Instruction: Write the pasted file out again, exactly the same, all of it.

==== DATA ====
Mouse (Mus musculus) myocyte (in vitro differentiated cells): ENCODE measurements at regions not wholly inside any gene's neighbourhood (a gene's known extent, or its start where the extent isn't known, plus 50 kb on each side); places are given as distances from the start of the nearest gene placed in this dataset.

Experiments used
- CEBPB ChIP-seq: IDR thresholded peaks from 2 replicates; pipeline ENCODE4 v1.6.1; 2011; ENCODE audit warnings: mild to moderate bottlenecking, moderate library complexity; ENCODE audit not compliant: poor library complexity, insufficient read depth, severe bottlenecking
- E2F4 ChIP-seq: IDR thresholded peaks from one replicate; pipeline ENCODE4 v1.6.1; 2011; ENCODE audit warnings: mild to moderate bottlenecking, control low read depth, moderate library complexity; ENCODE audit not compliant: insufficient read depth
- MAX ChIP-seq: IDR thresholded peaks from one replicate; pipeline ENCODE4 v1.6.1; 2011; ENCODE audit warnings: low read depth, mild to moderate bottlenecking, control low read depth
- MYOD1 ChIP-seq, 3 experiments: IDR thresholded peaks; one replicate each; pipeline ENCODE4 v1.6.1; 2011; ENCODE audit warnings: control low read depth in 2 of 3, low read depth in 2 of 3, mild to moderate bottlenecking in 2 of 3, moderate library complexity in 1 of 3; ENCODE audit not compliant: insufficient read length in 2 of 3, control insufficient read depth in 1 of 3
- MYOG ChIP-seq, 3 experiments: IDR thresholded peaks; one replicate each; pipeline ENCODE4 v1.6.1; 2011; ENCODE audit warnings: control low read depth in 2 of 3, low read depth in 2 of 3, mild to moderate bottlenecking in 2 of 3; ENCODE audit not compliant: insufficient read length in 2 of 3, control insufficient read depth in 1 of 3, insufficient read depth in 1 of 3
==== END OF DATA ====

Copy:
Mouse (Mus musculus) myocyte (in vitro differentiated cells): ENCODE measurements at regions not wholly inside any gene's neighbourhood (a gene's known extent, or its start where the extent isn't known, plus 50 kb on each side); places are given as distances from the start of the nearest gene placed in this dataset.

Experiments used
- CEBPB ChIP-seq: IDR thresholded peaks from 2 replicates; pipeline ENCODE4 v1.6.1; 2011; ENCODE audit warnings: mild to moderate bottlenecking, moderate library complexity; ENCODE audit not compliant: poor library complexity, insufficient read depth, severe bottlenecking
- E2F4 ChIP-seq: IDR thresholded peaks from one replicate; pipeline ENCODE4 v1.6.1; 2011; ENCODE audit warnings: mild to moderate bottlenecking, control low read depth, moderate library complexity; ENCODE audit not compliant: insufficient read depth
- MAX ChIP-seq: IDR thresholded peaks from one replicate; pipeline ENCODE4 v1.6.1; 2011; ENCODE audit warnings: low read depth, mild to moderate bottlenecking, control low read depth
- MYOD1 ChIP-seq, 3 experiments: IDR thresholded peaks; one replicate each; pipeline ENCODE4 v1.6.1; 2011; ENCODE audit warnings: control low read depth in 2 of 3, low read depth in 2 of 3, mild to moderate bottlenecking in 2 of 3, moderate library complexity in 1 of 3; ENCODE audit not compliant: insufficient read length in 2 of 3, control insufficient read depth in 1 of 3
- MYOG ChIP-seq, 3 experiments: IDR thresholded peaks; one replicate each; pipeline ENCODE4 v1.6.1; 2011; ENCODE audit warnings: control low read depth in 2 of 3, low read depth in 2 of 3, mild to moderate bottlenecking in 2 of 3; ENCODE audit not compliant: insufficient read length in 2 of 3, control insufficient read depth in 1 of 3, insufficient read depth in 1 of 3